Part 1 – Length of Pull
(and now with 100% more video)
When it comes to shooting Precision Rifles probably one of the most overlooked aspects is proper gun set up. Strangely enough its sometimes one of the easiest and most economical aspects a shooter can correct in terms of accuracy and precision gained per dollar and time spent. What follows is a step by step tutorial regarding precision rifle gun set up, keep in mind that every one’s body is different, every one’s equipment may vary and every one’s purpose is subjective to their own needs.
That being said, the methods outlined in this guide have been tried and trued over the course of hundreds of classes and thousands of students and should get you pretty stinking close. You may be reading this and come across parts and think “Oh, that probably doesn’t apply to me.” I’d encourage you for you own sake, to stuff that ego out of the way for a minute. While yes, there are always exceptions to the rules (trust me if you teach this stuff long enough you’ll see exceptions to everything) but chances are, if you think you’re exceptional…you’re probably not.
Lastly some of you are going to find out that you are financially and emotionally invested into equipment just can’t do what it needs to do. This sucks, and I hate being the one to break the news to you but sometimes the answer is going to be found in your check book. There is nothing more painful than watching defiant shooters launch dollar bill, after dollar bill down range in what appears to be an act of self spite because they won’t spend the money to fix themselves. If you truly want to succeed, sometimes just taking some time and saving up your pennies for the right option is the greatest act of self love.
Length of Pull
First stop on precision rifle set up is going to be setting the rifles length of pull. “Length of pull” is in the simplest terms, the length of the rifle from the butt of the rifle (or the end of the stock), as it rests in the shoulder pocket, to the trigger finger as it rests naturally in a perpendicular fashion on the trigger. Sounds simple enough right? Yet if we screw this portion up it has a cascading effect of problems that are going to prevent us from being able to properly interface with the rifle, so let’s take a how to avoid that.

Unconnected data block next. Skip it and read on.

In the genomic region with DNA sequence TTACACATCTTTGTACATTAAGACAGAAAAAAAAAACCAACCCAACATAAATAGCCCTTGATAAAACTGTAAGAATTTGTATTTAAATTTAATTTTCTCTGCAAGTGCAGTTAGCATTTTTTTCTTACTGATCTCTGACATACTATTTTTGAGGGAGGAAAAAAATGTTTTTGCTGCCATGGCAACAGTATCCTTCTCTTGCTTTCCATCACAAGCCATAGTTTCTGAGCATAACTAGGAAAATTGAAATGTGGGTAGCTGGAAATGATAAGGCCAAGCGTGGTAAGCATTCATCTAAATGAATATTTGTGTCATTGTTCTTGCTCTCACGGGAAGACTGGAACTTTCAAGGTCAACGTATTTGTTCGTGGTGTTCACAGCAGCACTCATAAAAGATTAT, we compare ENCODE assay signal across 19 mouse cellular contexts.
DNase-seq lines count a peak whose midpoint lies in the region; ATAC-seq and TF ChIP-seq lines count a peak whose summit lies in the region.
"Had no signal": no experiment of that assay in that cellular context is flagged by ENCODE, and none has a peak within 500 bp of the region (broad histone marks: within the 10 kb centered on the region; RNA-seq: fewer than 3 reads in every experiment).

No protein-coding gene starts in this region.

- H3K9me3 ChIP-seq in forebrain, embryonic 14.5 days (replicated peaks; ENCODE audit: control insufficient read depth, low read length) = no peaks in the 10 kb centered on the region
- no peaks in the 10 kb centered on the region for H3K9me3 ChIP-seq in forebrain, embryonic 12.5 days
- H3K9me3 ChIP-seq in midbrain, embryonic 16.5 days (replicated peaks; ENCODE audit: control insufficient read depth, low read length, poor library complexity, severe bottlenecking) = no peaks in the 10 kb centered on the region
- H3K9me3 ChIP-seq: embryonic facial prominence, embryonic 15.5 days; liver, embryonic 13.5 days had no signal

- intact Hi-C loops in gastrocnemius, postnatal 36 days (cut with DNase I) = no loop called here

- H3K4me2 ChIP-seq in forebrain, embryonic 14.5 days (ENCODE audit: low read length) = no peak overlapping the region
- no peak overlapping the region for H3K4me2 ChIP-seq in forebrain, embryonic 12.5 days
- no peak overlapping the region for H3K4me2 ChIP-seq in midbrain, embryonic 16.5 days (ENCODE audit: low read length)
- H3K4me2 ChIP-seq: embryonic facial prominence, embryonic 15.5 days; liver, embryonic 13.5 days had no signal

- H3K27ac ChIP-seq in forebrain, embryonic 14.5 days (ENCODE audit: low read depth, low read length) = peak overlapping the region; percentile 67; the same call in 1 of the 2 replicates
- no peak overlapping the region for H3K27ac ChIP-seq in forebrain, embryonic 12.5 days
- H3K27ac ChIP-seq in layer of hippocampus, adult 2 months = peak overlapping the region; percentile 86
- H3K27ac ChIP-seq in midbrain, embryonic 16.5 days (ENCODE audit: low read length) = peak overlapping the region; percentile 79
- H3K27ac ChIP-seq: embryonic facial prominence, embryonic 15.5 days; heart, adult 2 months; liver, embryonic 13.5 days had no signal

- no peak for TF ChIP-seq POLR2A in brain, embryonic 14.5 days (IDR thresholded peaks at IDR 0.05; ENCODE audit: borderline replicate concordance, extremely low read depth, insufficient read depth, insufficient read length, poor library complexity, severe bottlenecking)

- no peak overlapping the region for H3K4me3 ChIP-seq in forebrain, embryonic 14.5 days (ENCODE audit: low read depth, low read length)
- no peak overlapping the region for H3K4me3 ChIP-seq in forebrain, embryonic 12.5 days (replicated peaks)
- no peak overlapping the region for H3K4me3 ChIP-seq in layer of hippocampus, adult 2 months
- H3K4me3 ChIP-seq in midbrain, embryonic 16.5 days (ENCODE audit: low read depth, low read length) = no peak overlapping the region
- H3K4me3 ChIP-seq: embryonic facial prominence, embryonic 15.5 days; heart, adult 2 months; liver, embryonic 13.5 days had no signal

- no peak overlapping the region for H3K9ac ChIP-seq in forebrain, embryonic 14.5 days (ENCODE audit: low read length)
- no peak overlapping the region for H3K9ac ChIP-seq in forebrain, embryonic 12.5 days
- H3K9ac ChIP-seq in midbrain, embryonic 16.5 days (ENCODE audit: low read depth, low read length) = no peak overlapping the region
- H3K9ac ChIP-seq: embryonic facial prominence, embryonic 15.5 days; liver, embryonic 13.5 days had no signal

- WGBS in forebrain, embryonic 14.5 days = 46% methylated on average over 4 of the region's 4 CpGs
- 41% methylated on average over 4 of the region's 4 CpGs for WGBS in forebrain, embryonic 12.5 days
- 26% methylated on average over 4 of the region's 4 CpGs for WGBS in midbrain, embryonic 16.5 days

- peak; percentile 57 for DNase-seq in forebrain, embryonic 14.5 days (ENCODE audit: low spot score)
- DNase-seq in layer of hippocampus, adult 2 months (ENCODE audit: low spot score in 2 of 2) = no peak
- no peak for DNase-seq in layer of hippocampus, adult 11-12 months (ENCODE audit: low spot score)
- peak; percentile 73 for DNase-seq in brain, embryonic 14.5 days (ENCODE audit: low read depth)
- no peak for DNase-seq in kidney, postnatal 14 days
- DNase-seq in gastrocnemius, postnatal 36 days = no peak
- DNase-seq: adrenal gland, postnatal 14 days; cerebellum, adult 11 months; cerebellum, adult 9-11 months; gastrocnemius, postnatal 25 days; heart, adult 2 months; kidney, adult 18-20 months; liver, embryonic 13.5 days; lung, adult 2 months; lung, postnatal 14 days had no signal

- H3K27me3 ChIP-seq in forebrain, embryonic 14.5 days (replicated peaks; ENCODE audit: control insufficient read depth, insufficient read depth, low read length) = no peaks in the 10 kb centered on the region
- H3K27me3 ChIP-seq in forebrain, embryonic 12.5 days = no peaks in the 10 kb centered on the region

One of first big issues we see with setting the length of pull is most shooters have improper body position and while we are mainly discussing prone, these fundamentals apply across all positions. All to often we see shooters get behind the rifle and “blading” off their shoulders and body in what I refer to as the “little green army man pose”. This body position has its roots grounded in the traditional NRA High-power/Service Rifle style shooting but it places some hard limitations on practical use for the modern precision rifleman.
Simply put most of us are not slinging into 18lbs .223s and gluing ourselves to a shooting mat, so that we can slow fire 1 round a minute, across the golf course, with wind flags, at large, high contrast targets. Instead the modern rifleman, whether a match shooter or professional tactical shooter, often must contend with shooting engagements that require shooters to quickly assume positions that provide not only stability but also durability and sustainably through the recoil impulse(s). Thus the proper body position (prone) around which we will build the length of pull is shown here.
The shoulders are mostly squared to the gun/target line. The spine runs parallel to the bore line. Feet and legs are extended out naturally, with toes out and heels down. This provides not only a stable body position but also allows quick and easy adjustments to the nature point of aim, as well as placing the mass of the shooters body to absorb and dissipate the recoil impulse in a symmetrical fashion that provides the shooters natural point of aim the necessary durability and sustainably through the recoil impulse(s).